- Anal fin lacks black tip (in adults); dorsal fins, pectoral fins, anal fin and caudal fin lower lobe are black-tipped in juveniles (fades with growth)
- First dorsal fin starts above pectoral fin inner margin
- Long snout that appears nearly V-shaped from below
- No inter-dorsal ridge
Similar Species: Spinner shark, C. brevipinna (first dorsal fin starts behind the pectoral fin; anal fin is black-tipped)
Size: Up to 6.5 feet
Coastal to offshore waters. Blacktips often come inshore in large schools, particularly in association with Spanish mackerel. Frequently, the most common shark in clear-water cuts and along beaches in Florida and Bahamas.
One of the most common shark species in Florida coastal waters
State Record: 152 lbs.
Fishing Tips and Facts: Blacktip sharks are sometimes caught by sport fishers off the beach or offshore. They provide a good fight, often leaping out of the water.”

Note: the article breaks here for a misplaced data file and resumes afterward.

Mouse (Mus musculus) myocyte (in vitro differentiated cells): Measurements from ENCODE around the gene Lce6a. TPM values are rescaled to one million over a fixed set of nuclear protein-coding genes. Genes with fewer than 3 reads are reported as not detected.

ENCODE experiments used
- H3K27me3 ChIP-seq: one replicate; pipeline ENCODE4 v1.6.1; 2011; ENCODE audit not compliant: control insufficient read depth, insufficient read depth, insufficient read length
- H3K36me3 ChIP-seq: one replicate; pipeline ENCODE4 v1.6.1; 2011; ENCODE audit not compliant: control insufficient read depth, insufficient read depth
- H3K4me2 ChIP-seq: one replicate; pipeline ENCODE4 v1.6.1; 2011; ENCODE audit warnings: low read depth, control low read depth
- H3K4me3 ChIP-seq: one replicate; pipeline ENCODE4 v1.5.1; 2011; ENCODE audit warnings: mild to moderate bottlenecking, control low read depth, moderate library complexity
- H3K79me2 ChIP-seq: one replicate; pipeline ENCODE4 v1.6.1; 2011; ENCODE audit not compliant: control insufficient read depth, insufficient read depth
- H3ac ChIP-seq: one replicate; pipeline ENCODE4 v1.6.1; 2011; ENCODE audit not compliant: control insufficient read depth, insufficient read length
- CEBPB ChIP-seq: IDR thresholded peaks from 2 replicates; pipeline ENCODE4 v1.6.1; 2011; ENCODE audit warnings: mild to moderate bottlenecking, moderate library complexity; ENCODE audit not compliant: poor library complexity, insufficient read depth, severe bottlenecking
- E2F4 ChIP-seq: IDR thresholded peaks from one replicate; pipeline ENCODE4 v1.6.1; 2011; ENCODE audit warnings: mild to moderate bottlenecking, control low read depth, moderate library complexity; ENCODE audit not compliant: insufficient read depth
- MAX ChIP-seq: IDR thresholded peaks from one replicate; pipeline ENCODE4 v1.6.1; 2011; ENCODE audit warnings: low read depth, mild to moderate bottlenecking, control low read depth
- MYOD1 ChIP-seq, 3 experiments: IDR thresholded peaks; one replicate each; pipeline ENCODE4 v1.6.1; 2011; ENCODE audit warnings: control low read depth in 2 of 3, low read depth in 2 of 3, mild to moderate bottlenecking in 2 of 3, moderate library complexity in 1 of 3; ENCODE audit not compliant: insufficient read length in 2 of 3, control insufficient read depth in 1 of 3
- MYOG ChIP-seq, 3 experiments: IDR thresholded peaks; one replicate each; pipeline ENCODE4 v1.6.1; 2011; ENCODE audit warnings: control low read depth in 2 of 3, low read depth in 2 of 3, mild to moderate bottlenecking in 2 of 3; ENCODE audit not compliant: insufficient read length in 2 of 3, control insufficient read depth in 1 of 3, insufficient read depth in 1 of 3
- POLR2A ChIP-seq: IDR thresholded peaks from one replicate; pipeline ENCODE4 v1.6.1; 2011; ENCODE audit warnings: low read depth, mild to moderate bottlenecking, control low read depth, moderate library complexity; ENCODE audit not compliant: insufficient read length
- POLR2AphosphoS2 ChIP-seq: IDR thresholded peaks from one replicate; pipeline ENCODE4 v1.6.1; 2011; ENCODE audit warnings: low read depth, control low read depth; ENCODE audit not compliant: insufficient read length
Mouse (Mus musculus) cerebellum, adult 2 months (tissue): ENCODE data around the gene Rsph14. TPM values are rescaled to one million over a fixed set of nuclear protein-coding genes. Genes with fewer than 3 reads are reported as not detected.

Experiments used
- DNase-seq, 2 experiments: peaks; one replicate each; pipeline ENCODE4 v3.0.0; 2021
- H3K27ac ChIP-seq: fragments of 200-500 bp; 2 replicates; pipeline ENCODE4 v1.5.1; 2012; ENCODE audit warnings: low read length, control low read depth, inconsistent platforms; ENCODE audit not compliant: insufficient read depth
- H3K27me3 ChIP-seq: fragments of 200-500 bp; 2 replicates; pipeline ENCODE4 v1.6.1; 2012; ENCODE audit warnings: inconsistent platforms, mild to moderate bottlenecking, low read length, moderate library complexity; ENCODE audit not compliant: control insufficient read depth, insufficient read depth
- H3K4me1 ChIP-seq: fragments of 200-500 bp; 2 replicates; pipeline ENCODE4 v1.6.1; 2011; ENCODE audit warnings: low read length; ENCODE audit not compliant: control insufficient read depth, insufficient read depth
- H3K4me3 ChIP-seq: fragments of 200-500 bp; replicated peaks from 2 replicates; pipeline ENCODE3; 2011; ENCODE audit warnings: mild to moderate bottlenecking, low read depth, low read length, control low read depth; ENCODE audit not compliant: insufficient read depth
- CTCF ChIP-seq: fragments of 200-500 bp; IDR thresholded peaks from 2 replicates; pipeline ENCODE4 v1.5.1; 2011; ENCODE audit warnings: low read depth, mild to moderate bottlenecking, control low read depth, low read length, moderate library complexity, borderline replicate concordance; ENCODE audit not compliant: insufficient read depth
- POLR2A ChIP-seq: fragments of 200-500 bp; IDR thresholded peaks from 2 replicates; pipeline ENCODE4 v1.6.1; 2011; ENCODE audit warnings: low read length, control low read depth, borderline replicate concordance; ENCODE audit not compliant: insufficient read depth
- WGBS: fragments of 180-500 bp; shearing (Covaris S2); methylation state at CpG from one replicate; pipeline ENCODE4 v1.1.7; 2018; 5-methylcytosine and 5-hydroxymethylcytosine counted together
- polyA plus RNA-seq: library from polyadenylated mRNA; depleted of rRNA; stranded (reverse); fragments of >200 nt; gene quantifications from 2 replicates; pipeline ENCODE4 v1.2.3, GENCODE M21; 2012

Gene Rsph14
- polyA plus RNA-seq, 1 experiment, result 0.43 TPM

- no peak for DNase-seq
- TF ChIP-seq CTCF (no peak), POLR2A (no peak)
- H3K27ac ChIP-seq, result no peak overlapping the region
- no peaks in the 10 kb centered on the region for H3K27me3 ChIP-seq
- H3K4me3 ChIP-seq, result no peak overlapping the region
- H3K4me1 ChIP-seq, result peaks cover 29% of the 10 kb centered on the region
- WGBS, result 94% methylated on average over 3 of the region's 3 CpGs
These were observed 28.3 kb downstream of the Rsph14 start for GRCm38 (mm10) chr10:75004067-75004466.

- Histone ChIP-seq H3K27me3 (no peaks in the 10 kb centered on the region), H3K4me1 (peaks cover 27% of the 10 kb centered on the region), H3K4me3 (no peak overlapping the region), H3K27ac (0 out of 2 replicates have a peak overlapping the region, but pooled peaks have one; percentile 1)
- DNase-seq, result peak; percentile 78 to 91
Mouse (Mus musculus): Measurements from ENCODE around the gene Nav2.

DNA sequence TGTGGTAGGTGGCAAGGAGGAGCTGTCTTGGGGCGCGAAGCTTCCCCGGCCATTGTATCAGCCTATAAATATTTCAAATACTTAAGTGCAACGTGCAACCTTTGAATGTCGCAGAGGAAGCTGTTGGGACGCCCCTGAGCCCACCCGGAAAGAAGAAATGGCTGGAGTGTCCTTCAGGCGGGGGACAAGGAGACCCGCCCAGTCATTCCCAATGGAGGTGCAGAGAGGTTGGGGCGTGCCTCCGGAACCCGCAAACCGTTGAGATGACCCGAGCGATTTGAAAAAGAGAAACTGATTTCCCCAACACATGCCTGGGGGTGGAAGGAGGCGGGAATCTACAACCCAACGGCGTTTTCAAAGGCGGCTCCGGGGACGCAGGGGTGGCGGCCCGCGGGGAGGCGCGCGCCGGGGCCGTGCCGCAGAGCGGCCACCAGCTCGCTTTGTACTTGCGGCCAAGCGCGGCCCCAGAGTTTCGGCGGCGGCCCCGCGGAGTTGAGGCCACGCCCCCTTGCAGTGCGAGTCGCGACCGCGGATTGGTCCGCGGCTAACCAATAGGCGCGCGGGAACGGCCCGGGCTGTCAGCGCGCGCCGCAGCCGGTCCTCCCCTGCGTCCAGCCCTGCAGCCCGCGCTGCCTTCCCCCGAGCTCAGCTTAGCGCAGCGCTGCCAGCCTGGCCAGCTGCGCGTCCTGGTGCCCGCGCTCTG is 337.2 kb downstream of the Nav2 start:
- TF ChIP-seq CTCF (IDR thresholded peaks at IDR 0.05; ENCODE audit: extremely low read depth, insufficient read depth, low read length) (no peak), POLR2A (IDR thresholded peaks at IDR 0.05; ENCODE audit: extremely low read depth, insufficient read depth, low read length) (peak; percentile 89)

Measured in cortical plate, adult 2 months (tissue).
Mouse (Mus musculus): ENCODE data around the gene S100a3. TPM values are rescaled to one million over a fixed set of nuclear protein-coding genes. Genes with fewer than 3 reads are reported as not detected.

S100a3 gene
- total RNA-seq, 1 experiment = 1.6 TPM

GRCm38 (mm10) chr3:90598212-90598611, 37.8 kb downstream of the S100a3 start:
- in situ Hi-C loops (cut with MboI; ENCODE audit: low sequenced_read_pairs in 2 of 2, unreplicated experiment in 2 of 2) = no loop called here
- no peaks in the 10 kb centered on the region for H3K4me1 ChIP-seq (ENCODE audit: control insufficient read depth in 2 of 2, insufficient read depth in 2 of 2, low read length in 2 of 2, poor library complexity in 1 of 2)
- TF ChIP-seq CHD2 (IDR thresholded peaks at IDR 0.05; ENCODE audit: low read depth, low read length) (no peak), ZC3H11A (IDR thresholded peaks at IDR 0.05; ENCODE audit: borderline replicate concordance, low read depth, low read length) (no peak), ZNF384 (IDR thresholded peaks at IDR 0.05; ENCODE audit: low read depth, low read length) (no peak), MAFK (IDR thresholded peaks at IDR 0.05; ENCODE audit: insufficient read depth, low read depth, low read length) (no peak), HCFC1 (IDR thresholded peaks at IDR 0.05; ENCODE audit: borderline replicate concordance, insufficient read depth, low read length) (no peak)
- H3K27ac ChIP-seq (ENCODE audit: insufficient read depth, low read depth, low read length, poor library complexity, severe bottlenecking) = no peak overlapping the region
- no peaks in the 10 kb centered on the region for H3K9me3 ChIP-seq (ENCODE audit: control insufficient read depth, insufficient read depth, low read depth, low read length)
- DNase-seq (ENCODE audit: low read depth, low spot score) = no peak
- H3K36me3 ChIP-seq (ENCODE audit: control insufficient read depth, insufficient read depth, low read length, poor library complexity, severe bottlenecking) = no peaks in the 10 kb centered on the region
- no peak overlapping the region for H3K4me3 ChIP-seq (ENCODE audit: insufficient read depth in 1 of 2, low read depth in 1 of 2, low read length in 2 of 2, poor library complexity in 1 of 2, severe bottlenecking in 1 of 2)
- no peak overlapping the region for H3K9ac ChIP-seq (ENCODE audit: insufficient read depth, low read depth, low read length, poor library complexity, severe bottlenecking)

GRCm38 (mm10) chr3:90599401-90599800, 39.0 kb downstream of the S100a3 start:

Recreational Regulations here. Please see source & more information here.
Please click here to Book A Charter or call 239-472-8658 and here for Live Sanibel Traffic Cams. Monday, July 9, Captiva Island Fishing Charters, Captain Joe’s Charters, Blacktip Sharks, Catch & Release, click here for College Of Fishing Hats & Apparel.
We’re located at Castaways Marina, Santiva, Sanibel Island, just before the Blind Pass bridge to Captiva Island.
After a fierce storm, Turner Beach, the beach adjoining the Pass, is frequently covered with a bounty of shells from Olives to Fighting Whelks to the more common Conchs. The fishing is also renowned with sharks in the summer, tailing redfish on the bayside flats and snook under and off the Blind Pass bridge. Because Turner Beach faces Westward, the sunsets are spectacular and a popular viewing point for residents and visitors alike.
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Fair winds and following seas,
Captain Joey Burnsed ~ please click here for calendar or call 239-472-8658 to book a Sanibel & Captiva Islands, Boca Grande or Fort Myers fishing guide trip or shelling charter.